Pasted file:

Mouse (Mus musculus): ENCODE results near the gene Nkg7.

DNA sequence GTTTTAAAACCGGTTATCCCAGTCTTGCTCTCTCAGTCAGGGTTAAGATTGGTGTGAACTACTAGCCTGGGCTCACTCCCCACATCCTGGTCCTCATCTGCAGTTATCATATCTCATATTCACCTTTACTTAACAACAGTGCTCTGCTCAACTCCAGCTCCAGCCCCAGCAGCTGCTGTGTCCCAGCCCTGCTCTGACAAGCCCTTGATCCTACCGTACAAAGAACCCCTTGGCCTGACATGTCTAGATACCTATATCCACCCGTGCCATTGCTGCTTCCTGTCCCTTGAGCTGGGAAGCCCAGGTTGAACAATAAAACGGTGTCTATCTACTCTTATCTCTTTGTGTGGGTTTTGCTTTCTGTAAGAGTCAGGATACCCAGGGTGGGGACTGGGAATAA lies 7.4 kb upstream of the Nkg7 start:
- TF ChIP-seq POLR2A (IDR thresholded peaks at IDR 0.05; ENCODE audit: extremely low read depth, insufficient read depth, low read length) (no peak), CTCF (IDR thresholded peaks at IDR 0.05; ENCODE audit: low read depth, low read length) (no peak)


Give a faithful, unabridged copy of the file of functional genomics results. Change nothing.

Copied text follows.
Mouse (Mus musculus): ENCODE results near the gene Nkg7.

DNA sequence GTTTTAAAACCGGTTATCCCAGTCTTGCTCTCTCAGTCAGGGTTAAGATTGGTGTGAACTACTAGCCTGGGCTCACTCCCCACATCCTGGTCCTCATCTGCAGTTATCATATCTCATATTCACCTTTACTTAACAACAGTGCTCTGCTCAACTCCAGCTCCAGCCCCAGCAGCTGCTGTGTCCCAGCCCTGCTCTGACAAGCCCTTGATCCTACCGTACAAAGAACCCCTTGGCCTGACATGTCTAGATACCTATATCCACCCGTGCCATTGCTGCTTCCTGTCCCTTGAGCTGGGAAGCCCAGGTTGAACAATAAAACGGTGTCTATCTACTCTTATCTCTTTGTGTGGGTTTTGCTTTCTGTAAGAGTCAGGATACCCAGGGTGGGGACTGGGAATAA lies 7.4 kb upstream of the Nkg7 start:
- TF ChIP-seq POLR2A (IDR thresholded peaks at IDR 0.05; ENCODE audit: extremely low read depth, insufficient read depth, low read length) (no peak), CTCF (IDR thresholded peaks at IDR 0.05; ENCODE audit: low read depth, low read length) (no peak)